Slashfilm's Germain Lussier and I asked Abrams directly about the glass shot in the trailer, and while he freely admitted it's a direct homage, he claimed that its inclusion had everything to do with emphasizing emotion for an international market that isn't pre-sold on STAR TREK. As for the nudges in the prologue, Abrams swore that the nine minutes were never meant to be excerpted as a marketing tool, so why drop in a bunch of cutesy references?
Fair enough, but there is a game being played here, just as there was with CLOVERFIELD and SUPER 8, and that's fine so long as there's something of substance in Abrams's trusty "Mystery Box". So what's there to be gleaned from Monday's presentation? Here are my big takeaways:
1) I asked Michael Giacchino about what I believed to be a telltale WRATH OF KHAN cue in the opening nine minutes. His response. "That's not what it is. Even just writing it, I never even thought of that. But I have listened to that score a million times as a kid, so who knows?" He later brought up Ravel as an influence for both himself and Horner. It could be a coincidence, but my ears tell me otherwise. (Giacchino also added that he could completely re-score this sequence. He also won't get around to scoring the rest of the movie until early next year.)
2) Cumberbatch's John Harrison is one stylish cat. We were shown the clothing the Enterprise crew (plus Harrison) wears when they visit the Klingon planet of Qo'noS, and Cumberbatch's harsh-climate attire is a long black overcoat with a thick, fanned-out collar that reminds me of Deckard's trench from BLADE RUNNER. Funny that, as STAR TREK INTO DARKNESS costume designer Michael Kaplan received his first feature credit thirty years ago on, you guessed it, BLADE RUNNER.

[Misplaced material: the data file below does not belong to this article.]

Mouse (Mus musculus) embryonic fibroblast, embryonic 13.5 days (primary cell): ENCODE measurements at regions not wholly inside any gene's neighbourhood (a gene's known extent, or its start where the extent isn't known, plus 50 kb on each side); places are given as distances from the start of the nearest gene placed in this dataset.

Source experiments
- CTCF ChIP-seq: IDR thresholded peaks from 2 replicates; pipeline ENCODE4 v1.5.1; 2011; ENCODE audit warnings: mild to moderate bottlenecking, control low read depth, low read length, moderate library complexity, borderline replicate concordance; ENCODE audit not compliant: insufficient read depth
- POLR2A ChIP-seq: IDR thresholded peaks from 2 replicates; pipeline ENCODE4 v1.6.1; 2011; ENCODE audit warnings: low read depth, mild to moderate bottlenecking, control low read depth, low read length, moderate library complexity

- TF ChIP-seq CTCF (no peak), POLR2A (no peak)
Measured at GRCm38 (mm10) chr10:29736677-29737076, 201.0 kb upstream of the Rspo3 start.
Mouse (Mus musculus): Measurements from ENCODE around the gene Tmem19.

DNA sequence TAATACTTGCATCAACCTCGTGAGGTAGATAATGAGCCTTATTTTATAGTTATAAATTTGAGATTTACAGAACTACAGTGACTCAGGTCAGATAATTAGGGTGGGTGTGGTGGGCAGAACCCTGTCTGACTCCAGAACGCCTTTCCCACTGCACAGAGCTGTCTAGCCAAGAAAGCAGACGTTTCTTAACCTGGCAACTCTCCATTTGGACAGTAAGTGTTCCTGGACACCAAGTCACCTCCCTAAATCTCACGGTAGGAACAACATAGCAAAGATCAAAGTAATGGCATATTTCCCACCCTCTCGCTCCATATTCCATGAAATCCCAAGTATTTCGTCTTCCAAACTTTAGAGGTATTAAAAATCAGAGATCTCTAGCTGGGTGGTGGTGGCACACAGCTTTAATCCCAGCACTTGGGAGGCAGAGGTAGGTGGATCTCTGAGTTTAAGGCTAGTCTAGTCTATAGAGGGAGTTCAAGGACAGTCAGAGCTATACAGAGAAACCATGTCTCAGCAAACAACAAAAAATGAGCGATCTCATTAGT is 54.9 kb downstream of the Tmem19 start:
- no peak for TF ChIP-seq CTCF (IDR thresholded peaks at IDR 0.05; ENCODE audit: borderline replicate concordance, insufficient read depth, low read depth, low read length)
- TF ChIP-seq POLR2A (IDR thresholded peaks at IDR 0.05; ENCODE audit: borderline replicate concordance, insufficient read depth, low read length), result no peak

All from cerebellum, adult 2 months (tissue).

3) Abrams and visual f/x supervisor Roger Guyett gave their otherworldly environments a realistic touch by first shooting practically on a Playa del Rey parking lot. Basically, the actors are surrounded by greenscreens as they mimic hurtling through thick red foliage or swan diving off the top of a London skyscraper, and the real outdoor lighting is incorporated into the final shot. While this won't stand out as you're watching the film, this little flourish is of great assistance in the selling of the illusion.
4) Klingons. Yes, there are Klingons in STAR TREK INTO DARKNESS, and they look pretty much as they did in that deleted scene from Abrams's first movie. How significant a role will they play in this film? No clue. We did get to see the full-body armor worn by the Klingons, and it's appropriately fierce. Still not sure how I feel about them wearing combat helmets, but that's a hopelessly nerdy quibble.
5) From this point forward, I'd prefer to know as little as possible, so let's hope there's radio silence from the Bad Robot gang until they start screening the finished film for the press next year. They've scattered enough breadcrumbs for now. Let us speculate wildly for the next few months, while you guys focus on topping the last movie.
All that's left is to check out the prologue this weekend, so you can join in the fun of overanalyzing nine minutes of one of next year's most anticipated blockbusters.